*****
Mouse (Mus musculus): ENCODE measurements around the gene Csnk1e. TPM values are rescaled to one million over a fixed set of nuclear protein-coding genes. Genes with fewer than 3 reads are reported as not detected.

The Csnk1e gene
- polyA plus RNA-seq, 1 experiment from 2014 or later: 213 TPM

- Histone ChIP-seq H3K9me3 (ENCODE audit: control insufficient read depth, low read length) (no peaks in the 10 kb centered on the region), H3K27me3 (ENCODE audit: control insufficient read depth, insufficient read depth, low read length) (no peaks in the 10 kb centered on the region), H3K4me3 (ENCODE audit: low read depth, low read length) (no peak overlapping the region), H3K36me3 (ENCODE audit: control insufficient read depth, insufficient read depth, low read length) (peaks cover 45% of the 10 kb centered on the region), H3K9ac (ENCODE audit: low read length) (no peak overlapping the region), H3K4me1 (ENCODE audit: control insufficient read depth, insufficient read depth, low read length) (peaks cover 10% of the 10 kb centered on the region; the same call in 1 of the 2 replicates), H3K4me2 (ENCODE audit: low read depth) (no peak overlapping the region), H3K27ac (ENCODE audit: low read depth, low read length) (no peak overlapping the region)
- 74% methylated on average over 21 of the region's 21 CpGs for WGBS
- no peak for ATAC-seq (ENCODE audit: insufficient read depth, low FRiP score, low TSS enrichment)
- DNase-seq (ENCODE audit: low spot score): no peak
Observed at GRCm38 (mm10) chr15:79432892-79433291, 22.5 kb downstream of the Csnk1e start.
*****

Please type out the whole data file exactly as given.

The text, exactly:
Mouse (Mus musculus): ENCODE measurements around the gene Csnk1e. TPM values are rescaled to one million over a fixed set of nuclear protein-coding genes. Genes with fewer than 3 reads are reported as not detected.

The Csnk1e gene
- polyA plus RNA-seq, 1 experiment from 2014 or later: 213 TPM

- Histone ChIP-seq H3K9me3 (ENCODE audit: control insufficient read depth, low read length) (no peaks in the 10 kb centered on the region), H3K27me3 (ENCODE audit: control insufficient read depth, insufficient read depth, low read length) (no peaks in the 10 kb centered on the region), H3K4me3 (ENCODE audit: low read depth, low read length) (no peak overlapping the region), H3K36me3 (ENCODE audit: control insufficient read depth, insufficient read depth, low read length) (peaks cover 45% of the 10 kb centered on the region), H3K9ac (ENCODE audit: low read length) (no peak overlapping the region), H3K4me1 (ENCODE audit: control insufficient read depth, insufficient read depth, low read length) (peaks cover 10% of the 10 kb centered on the region; the same call in 1 of the 2 replicates), H3K4me2 (ENCODE audit: low read depth) (no peak overlapping the region), H3K27ac (ENCODE audit: low read depth, low read length) (no peak overlapping the region)
- 74% methylated on average over 21 of the region's 21 CpGs for WGBS
- no peak for ATAC-seq (ENCODE audit: insufficient read depth, low FRiP score, low TSS enrichment)
- DNase-seq (ENCODE audit: low spot score): no peak
Observed at GRCm38 (mm10) chr15:79432892-79433291, 22.5 kb downstream of the Csnk1e start.